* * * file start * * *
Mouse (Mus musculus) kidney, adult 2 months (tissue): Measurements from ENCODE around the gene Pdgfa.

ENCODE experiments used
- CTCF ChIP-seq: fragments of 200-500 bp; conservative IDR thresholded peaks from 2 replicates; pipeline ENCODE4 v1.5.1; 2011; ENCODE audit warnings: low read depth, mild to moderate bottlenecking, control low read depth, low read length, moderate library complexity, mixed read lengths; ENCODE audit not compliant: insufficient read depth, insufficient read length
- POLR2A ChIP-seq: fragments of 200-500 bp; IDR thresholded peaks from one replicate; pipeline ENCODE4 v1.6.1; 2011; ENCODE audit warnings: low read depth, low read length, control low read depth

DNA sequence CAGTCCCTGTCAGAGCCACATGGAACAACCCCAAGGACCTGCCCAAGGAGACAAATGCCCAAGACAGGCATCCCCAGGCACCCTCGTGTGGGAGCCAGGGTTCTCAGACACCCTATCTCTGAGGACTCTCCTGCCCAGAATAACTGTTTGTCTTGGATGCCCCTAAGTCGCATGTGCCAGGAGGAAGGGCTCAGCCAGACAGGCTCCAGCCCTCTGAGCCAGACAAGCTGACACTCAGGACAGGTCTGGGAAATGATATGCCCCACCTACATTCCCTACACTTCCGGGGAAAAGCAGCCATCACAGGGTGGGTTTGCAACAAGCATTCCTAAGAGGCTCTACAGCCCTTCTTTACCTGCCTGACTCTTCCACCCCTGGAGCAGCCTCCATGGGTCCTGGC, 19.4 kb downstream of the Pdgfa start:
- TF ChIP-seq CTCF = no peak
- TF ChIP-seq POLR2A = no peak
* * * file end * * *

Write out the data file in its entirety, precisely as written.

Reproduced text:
Mouse (Mus musculus) kidney, adult 2 months (tissue): Measurements from ENCODE around the gene Pdgfa.

ENCODE experiments used
- CTCF ChIP-seq: fragments of 200-500 bp; conservative IDR thresholded peaks from 2 replicates; pipeline ENCODE4 v1.5.1; 2011; ENCODE audit warnings: low read depth, mild to moderate bottlenecking, control low read depth, low read length, moderate library complexity, mixed read lengths; ENCODE audit not compliant: insufficient read depth, insufficient read length
- POLR2A ChIP-seq: fragments of 200-500 bp; IDR thresholded peaks from one replicate; pipeline ENCODE4 v1.6.1; 2011; ENCODE audit warnings: low read depth, low read length, control low read depth

DNA sequence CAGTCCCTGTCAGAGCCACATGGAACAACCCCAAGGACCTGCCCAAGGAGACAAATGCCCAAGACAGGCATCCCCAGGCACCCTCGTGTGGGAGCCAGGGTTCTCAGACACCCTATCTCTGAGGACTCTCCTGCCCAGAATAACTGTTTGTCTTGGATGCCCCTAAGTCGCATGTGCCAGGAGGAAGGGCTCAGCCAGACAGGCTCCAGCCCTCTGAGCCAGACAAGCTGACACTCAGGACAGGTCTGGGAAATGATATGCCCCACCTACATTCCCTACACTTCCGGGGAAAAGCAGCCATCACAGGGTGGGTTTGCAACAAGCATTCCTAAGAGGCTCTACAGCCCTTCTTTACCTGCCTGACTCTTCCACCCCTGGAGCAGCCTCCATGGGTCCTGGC, 19.4 kb downstream of the Pdgfa start:
- TF ChIP-seq CTCF = no peak
- TF ChIP-seq POLR2A = no peak